February 9, 2012

How not to use research

Doing no research at all is obviously foolish. Assuming what your prospects want can be risky, especially if you assume prospects are just like customers. It’s MBWT again.

But even if you’ve done enough research to know prospects desire X rather than Y, things can still go very wrong. Typical X/Y choices might be low-cost vs. high-quality, or innovative-idea vs. choice-that-won’t-get-me-fired, or beer-with-impressive-badge-value vs. beer-with-manly-badge-value.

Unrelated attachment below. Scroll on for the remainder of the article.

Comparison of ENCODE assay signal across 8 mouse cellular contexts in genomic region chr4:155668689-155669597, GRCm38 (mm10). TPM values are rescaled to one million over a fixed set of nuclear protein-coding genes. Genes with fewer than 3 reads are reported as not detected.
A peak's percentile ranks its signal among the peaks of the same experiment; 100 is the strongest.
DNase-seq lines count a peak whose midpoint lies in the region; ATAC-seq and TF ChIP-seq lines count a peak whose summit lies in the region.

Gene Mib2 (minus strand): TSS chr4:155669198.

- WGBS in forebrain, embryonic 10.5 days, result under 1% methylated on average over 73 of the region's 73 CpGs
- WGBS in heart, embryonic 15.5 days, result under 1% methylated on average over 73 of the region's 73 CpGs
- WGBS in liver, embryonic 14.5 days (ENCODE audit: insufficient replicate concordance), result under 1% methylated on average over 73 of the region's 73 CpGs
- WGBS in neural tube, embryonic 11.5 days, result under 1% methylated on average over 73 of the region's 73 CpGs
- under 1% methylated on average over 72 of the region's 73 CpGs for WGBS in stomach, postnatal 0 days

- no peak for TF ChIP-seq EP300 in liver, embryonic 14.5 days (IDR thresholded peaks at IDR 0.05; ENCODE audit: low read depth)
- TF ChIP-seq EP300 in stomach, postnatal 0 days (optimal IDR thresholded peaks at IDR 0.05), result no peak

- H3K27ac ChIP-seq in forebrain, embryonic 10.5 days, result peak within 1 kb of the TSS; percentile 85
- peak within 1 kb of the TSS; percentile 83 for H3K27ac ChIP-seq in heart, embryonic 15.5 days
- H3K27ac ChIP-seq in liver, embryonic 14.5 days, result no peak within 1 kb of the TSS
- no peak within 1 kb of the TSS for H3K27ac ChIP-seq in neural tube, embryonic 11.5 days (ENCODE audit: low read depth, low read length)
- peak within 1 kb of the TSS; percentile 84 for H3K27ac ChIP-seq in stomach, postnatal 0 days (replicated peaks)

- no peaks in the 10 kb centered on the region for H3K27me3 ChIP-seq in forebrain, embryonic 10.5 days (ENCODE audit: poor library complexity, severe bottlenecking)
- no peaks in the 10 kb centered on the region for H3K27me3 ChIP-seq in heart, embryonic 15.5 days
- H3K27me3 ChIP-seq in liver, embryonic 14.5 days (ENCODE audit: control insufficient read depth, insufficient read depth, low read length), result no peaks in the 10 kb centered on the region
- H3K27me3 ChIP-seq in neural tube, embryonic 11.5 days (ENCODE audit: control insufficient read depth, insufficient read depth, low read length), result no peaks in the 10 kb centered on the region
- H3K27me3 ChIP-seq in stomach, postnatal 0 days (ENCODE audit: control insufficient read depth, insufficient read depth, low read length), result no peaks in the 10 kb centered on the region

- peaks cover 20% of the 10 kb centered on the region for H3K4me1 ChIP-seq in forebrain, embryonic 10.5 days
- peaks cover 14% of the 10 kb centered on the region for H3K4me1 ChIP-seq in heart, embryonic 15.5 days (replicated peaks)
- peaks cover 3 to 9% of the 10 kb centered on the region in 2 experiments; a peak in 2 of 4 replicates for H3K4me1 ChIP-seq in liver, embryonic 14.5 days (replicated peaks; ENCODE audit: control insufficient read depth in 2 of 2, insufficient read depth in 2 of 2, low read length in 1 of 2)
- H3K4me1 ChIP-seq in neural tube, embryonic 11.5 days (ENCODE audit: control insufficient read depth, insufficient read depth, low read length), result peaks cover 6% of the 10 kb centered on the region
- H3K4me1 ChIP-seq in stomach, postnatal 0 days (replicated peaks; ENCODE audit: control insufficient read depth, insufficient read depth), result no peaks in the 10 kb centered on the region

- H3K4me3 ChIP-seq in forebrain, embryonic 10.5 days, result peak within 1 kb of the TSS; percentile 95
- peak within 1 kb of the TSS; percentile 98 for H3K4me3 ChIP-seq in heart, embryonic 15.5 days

If X seems clearly preferred, many brands and (sadly) some agencies will simply hammer “we’ve got X” in hopes that the message sent will be absorbed after 7-times frequency. The ideal ad message, by contrast, gets the audience to internalize “why, they must have X,” a feat requiring considerable creative skill … and far fewer repetitions.

If you doubt marketers are that naive, take this challenge: sharpen your #2 pencil, turn on a local radio or TV station, and score the next ten commercials. How many tell you a benefit vs. tell you a story that lets you assign a benefit? One out of ten? National/network spots will score a higher percentage than local, but it sure won’t be 100.